|Mission type||Earth observation|
|Operator||ISAS / NASA|
|Mission duration||30 years, 4 months, 4 days|
|Launch mass||980 kg (2,160 lb)|
|Start of mission|
|Launch date||24 July 1992, 14:26:00UTC|
|Rocket||Delta II 6925|
|Launch site||Cape Canaveral LC-17A|
|End of mission|
|Deactivated||28 November 2022|
|Semi-major axis||127,367.75 km (79,142.65 mi)|
|Perigee altitude||51,328 km (31,894 mi)|
|Apogee altitude||190,664 km (118,473 mi)|
|Epoch||15 January 2015, 13:40:53 UTC|
Geotail was a satellite that observed the Earth's magnetosphere. It was developed by Japan's ISAS in association with the United States' NASA, and was launched by a Delta II rocket on 24 July 1992 from Cape Canaveral Air Force Station.
The primary purpose of this mission is to study the structure and dynamics of the tail region of the magnetosphere with a comprehensive set of scientific instruments. For this purpose, the orbit has been designed to cover the magnetotail over a wide range of distances: 8 REarth to 210 REarth from the earth. This orbit also allowed it to study the boundary region of the magnetosphere as it skims the magnetopause at perigees. In the first two years the double lunar swing-by technique was used to keep apogees in the distant magnetotail. This involved 14 lunar flybys.
In 1993 the computer that controls the Low Energy Particles experiment locked up. Attempts to reset it failed. This problem was solved by changing the trajectory of the craft during a lunar flyby that took place on 26 September 1993 so that it passed through the shadow of the moon. Power from the batteries was cut while this took place. When the craft left the shadow of the moon, power returned and the computer started working again.
The apogee was lowered down to 50 REarth in mid November 1994 and then to 30 REarth in February 1995 in order to study substorm processes in the near-Earth tail region. The present orbit is 9 REarth × 30 REarth with inclination of -7° to the ecliptic plane."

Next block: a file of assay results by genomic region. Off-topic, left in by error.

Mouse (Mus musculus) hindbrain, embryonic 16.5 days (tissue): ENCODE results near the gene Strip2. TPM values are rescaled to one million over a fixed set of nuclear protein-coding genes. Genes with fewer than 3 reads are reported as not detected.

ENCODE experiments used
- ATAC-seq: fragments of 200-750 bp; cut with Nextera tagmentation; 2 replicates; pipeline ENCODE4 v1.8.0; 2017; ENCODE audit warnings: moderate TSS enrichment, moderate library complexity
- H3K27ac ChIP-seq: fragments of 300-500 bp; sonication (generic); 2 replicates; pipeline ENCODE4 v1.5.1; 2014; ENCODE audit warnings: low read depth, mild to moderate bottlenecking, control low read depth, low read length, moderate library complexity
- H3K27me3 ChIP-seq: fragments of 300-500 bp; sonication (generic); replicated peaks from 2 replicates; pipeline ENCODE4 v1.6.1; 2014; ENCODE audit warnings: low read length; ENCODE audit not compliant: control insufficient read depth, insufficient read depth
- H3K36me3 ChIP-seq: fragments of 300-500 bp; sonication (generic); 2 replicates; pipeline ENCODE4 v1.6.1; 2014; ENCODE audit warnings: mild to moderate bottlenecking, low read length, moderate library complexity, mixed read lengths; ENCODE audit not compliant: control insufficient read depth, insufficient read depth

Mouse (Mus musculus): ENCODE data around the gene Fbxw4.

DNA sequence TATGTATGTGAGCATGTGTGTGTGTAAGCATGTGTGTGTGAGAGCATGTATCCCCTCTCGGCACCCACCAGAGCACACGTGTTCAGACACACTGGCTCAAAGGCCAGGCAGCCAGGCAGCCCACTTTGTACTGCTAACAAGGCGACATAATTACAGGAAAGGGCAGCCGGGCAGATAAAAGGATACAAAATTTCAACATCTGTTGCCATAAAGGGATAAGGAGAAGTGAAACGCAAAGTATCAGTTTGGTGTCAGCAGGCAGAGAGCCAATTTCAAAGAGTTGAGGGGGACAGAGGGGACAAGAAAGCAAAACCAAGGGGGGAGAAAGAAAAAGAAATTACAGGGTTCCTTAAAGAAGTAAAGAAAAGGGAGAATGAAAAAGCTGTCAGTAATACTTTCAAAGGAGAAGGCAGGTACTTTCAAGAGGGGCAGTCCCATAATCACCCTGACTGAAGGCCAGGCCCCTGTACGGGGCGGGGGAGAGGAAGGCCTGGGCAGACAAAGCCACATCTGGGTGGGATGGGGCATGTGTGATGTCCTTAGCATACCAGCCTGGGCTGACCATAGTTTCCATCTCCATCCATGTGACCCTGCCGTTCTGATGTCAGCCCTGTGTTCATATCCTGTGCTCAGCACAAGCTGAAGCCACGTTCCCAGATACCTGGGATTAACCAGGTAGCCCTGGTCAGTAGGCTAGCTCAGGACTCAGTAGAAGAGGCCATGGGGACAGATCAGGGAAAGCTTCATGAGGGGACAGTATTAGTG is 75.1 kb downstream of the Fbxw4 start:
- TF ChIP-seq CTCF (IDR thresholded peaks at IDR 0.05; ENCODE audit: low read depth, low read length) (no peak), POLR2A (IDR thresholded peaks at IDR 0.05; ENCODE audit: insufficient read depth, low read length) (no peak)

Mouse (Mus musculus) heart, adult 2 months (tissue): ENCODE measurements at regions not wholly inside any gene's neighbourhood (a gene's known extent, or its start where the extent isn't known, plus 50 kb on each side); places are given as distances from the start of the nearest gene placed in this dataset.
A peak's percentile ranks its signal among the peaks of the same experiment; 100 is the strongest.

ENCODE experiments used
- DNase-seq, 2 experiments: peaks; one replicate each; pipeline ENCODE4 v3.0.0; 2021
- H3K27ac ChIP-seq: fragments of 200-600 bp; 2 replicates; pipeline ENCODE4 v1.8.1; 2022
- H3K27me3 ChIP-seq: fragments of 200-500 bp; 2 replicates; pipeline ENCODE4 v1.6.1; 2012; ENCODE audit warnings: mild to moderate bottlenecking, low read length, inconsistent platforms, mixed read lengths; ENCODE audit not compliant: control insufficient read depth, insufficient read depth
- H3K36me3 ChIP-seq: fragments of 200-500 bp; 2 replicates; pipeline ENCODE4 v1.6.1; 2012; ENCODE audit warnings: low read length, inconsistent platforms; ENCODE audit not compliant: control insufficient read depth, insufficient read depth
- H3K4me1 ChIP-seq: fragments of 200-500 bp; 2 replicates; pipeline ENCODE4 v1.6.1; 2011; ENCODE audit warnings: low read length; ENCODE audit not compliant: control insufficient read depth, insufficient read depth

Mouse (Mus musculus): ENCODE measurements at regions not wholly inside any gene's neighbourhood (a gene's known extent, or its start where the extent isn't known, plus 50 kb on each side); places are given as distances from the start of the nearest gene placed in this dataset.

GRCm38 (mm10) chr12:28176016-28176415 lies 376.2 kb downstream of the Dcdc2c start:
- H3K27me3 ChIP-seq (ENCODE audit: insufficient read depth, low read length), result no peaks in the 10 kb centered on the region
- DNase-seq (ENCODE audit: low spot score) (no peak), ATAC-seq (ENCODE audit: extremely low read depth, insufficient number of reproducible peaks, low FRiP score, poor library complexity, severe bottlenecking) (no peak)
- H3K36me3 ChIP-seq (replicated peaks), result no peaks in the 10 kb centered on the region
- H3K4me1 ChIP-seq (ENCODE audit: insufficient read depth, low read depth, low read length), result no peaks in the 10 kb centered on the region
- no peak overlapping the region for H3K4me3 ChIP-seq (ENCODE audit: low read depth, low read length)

Geotail instruments studied electric fields, magnetic fields, plasmas, energetic particles, and plasma waves.
In 1994 the principal investigator of the Plasma Wave Instrument (PWI), the experiment complement, was Professor Hiroshi Matsumoto of Kyoto University, with co-investigators from NASA, the University of Iowa, and STX Corporation. Geotail is an active mission as of 2021[update]. Geotail, WIND, Polar, SOHO, and Cluster were all part of the International Solar-Terrestrial Physics Science Initiative (ISTP) project.
In June of 2022, the second and final of Geotails two data recorders failed, jeopardizing science observation. It was decided to terminate the operation, and the spacecraft was deactivated on 28 November 2022.
Geotail data has been used to show that flux transfer events move faster than the ambient medium through the Magnetosphere. Those within the Magnetosheath were shown to move both faster and slower than the ambient medium.
During the lunar flybys Geotail identified oxygen, silicon, sodium and aluminium in the lunar atmosphere.